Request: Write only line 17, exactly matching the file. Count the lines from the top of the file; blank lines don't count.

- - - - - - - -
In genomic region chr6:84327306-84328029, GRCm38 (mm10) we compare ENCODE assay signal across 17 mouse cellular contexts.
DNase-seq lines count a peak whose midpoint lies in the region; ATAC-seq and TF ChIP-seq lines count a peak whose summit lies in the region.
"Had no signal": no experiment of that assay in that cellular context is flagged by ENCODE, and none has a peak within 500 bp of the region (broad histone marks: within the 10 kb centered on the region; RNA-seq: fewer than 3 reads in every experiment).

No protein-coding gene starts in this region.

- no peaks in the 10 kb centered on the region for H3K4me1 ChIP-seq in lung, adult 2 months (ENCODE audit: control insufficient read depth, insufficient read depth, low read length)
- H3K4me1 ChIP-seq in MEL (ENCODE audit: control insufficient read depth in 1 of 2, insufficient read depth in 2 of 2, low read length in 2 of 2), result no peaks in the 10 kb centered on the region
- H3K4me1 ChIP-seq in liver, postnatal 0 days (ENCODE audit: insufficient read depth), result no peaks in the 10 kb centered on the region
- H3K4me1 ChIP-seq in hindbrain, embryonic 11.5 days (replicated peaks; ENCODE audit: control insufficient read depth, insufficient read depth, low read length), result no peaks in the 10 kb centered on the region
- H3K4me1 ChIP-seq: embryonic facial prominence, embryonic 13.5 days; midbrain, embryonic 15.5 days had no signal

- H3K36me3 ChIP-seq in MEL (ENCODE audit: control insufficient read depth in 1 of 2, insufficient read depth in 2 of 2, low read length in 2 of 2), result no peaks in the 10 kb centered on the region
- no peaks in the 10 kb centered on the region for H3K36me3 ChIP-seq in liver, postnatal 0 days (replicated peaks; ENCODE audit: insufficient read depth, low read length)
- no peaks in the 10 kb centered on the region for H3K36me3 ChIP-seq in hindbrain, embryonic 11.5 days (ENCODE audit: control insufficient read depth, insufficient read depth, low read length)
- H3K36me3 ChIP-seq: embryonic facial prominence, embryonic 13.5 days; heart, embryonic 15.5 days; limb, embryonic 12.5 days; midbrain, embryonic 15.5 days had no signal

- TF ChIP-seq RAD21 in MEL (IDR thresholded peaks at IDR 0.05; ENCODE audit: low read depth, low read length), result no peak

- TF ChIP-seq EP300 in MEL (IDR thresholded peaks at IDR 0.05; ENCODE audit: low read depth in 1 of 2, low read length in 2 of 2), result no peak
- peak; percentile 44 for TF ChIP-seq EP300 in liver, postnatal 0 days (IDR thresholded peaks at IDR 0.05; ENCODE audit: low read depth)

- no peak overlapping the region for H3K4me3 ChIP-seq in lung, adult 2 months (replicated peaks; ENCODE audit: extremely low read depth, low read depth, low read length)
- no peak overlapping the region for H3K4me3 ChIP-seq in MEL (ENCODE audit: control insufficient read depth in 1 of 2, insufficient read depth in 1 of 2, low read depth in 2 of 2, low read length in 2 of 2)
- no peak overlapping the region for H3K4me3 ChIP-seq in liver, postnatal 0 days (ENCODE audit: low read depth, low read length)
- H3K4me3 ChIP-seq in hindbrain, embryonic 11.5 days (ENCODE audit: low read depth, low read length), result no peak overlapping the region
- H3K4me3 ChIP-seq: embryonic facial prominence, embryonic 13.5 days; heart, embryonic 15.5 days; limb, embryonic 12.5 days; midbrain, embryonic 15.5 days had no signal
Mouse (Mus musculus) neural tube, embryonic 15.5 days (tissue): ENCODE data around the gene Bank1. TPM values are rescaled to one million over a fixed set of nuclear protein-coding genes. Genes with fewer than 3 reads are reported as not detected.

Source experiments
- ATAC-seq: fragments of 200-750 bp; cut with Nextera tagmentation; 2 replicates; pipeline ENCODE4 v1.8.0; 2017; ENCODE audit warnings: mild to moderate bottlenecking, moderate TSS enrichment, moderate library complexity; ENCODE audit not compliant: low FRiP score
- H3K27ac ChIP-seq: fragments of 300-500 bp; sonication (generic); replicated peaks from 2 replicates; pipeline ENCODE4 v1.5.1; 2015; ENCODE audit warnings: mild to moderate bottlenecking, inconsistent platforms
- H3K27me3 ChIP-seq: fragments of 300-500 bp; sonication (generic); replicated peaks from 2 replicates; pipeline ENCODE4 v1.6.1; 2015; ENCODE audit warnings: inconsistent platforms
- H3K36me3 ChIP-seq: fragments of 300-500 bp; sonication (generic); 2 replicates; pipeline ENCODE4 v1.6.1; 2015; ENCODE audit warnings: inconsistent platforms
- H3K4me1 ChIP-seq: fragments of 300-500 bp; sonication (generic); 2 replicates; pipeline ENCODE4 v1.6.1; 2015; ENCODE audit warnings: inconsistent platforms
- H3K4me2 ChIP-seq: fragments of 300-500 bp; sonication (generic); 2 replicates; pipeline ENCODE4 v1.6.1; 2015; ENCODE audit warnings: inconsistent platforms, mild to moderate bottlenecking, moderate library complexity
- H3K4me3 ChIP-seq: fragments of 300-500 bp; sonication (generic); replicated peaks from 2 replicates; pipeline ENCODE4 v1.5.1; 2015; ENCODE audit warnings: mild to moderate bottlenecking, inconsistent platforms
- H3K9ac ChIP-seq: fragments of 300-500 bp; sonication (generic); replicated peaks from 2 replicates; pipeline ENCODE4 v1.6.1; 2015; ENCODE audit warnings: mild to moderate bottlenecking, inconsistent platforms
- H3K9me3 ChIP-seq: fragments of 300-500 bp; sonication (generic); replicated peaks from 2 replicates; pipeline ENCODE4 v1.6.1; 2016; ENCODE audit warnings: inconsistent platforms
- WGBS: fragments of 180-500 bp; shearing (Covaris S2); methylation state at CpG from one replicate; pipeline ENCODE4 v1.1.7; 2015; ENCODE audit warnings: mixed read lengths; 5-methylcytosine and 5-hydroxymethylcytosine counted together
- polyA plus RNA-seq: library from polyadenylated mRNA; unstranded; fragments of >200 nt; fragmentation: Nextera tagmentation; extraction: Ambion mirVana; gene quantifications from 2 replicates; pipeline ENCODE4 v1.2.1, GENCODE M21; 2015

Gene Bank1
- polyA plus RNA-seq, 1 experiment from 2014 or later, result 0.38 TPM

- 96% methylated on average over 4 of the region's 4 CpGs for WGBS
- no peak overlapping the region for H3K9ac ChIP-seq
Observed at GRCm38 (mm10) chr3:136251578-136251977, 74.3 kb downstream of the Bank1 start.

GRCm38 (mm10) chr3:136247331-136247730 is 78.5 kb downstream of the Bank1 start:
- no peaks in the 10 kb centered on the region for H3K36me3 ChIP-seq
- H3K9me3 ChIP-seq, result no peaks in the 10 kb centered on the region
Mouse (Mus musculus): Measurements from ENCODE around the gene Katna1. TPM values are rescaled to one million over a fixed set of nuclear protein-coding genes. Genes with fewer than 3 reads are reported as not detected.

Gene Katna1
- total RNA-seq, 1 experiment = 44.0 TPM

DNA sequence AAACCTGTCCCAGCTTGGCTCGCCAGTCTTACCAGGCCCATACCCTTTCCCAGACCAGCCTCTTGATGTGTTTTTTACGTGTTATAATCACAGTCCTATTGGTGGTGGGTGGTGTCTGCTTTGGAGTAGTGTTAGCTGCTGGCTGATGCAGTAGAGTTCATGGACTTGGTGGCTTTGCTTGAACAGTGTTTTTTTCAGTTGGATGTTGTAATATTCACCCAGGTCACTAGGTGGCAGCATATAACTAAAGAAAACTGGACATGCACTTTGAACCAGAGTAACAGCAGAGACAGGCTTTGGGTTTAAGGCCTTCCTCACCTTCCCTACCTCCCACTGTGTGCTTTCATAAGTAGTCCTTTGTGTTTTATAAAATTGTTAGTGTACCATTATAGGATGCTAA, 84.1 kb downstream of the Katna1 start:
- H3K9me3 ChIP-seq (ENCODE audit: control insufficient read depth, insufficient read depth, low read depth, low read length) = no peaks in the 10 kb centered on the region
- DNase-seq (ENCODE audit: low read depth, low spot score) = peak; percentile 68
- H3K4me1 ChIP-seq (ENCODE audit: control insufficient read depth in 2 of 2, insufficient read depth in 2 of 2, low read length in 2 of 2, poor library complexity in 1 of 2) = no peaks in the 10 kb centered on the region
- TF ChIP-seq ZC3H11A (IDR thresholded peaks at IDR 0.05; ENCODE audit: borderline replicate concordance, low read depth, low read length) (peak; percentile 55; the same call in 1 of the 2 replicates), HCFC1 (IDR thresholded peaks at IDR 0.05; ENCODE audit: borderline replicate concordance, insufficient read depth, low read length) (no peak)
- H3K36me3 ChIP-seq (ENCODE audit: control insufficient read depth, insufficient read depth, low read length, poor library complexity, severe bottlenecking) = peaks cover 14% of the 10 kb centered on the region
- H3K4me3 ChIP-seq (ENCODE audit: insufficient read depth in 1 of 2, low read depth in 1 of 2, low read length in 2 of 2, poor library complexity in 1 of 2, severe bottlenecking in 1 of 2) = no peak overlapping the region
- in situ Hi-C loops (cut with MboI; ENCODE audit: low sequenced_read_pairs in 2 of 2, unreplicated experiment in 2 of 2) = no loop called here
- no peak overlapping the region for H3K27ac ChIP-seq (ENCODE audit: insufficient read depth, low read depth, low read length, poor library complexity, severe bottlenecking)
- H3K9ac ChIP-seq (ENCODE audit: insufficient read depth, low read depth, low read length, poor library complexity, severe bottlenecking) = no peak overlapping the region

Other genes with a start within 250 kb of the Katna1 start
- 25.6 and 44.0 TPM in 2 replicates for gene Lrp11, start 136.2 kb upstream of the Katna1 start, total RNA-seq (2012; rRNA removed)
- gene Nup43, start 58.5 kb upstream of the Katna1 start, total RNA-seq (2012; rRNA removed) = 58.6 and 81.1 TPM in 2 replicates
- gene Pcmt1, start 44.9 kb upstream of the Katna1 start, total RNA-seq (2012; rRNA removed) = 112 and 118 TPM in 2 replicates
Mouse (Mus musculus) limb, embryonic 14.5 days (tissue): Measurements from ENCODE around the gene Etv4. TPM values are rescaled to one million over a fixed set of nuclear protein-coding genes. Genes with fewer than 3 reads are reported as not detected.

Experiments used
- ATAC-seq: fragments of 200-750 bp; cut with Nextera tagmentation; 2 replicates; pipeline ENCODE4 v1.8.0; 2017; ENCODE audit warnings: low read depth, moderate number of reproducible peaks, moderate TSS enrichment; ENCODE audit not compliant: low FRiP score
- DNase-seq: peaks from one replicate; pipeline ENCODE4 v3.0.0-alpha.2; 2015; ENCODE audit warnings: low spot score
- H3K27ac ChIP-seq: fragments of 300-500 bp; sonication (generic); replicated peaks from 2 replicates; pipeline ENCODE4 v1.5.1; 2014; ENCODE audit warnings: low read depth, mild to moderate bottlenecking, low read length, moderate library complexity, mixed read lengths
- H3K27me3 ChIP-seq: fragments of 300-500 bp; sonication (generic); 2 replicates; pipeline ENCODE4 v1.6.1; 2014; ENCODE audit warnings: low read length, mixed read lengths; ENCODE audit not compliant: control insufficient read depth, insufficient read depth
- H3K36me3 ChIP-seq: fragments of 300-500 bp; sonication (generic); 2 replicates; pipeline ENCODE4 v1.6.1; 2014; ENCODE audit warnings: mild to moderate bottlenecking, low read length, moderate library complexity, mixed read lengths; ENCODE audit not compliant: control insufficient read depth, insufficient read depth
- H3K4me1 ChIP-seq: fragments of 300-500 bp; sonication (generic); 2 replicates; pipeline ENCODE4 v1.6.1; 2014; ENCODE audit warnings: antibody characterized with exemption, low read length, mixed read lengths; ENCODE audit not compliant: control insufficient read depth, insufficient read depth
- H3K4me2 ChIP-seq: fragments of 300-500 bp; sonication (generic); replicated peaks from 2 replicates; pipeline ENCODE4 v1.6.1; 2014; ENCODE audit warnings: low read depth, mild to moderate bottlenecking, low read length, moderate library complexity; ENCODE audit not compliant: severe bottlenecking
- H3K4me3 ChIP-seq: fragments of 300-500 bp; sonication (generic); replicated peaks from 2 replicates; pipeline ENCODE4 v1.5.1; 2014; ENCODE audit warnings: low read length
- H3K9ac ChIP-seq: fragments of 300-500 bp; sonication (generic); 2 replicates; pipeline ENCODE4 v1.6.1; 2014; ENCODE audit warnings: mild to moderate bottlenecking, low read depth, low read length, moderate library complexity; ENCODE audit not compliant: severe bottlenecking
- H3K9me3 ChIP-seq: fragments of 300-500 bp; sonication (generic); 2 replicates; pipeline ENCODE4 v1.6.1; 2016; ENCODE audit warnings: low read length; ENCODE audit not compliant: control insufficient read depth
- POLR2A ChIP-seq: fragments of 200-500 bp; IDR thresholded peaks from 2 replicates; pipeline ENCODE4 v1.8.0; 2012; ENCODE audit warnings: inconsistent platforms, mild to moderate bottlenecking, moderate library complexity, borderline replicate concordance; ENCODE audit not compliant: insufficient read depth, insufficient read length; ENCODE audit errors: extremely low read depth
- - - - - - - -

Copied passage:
- no peak overlapping the region for H3K4me3 ChIP-seq in lung, adult 2 months (replicated peaks; ENCODE audit: extremely low read depth, low read depth, low read length)